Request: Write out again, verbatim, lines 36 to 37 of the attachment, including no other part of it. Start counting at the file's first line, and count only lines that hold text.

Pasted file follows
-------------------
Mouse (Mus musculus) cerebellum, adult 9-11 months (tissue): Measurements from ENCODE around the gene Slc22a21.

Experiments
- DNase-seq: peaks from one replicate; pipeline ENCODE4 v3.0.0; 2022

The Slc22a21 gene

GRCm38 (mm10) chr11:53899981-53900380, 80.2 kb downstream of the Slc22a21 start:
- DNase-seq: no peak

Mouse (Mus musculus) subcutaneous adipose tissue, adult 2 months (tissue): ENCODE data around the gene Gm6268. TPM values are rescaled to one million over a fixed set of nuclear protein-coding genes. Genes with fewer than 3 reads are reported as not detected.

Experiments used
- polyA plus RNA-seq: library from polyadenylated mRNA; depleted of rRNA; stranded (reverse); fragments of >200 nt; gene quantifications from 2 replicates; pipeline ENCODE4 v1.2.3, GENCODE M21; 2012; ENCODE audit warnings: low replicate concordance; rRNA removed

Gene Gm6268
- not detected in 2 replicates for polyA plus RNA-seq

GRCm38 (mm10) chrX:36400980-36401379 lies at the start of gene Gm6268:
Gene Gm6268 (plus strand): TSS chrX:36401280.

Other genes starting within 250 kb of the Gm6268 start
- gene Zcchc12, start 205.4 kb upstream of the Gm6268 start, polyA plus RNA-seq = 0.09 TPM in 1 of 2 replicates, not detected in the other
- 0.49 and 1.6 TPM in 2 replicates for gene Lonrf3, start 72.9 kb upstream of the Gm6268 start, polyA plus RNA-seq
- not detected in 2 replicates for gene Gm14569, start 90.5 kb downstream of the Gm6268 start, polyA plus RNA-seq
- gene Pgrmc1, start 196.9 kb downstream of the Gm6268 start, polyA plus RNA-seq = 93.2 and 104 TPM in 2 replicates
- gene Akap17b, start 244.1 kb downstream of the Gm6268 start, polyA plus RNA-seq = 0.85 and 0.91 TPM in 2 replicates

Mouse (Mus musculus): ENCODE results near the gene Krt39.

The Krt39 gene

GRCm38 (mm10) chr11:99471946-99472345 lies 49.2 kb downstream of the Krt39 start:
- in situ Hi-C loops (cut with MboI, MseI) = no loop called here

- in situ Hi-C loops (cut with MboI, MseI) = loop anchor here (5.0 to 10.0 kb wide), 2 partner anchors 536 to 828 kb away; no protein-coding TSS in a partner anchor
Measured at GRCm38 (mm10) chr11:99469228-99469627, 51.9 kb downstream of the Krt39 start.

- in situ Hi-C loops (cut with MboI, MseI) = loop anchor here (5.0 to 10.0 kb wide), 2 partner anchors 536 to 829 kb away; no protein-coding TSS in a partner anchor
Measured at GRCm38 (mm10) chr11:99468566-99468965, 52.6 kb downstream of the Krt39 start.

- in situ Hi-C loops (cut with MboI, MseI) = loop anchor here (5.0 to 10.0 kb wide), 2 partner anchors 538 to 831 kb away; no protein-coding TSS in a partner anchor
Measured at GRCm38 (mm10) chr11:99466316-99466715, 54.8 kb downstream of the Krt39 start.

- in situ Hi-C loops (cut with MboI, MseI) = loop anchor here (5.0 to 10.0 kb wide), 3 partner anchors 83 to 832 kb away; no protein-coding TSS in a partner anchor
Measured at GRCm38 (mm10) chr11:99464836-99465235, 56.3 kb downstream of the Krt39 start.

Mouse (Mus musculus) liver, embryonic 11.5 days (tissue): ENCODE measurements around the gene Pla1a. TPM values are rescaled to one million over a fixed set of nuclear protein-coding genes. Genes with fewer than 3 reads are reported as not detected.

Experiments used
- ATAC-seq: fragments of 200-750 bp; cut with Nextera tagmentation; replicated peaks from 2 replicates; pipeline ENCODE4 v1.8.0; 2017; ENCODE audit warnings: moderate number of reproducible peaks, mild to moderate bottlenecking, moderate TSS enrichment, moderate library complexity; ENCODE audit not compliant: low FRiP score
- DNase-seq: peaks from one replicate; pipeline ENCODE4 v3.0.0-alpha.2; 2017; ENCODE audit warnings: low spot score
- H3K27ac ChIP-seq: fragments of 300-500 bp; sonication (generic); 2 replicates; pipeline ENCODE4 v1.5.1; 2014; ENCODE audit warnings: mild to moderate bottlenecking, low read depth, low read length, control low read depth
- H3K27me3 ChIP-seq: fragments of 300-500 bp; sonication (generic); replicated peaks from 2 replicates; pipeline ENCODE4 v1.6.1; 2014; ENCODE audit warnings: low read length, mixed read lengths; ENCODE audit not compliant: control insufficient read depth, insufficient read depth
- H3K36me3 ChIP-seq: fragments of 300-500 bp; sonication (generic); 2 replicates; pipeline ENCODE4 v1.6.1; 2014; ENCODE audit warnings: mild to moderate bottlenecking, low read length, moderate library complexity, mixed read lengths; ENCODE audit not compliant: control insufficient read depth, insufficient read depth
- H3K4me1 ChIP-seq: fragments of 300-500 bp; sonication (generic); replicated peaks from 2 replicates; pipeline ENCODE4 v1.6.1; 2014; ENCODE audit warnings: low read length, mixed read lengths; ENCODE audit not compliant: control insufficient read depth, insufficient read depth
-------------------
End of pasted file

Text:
- H3K27ac ChIP-seq: fragments of 300-500 bp; sonication (generic); 2 replicates; pipeline ENCODE4 v1.5.1; 2014; ENCODE audit warnings: mild to moderate bottlenecking, low read depth, low read length, control low read depth
- H3K27me3 ChIP-seq: fragments of 300-500 bp; sonication (generic); replicated peaks from 2 replicates; pipeline ENCODE4 v1.6.1; 2014; ENCODE audit warnings: low read length, mixed read lengths; ENCODE audit not compliant: control insufficient read depth, insufficient read depth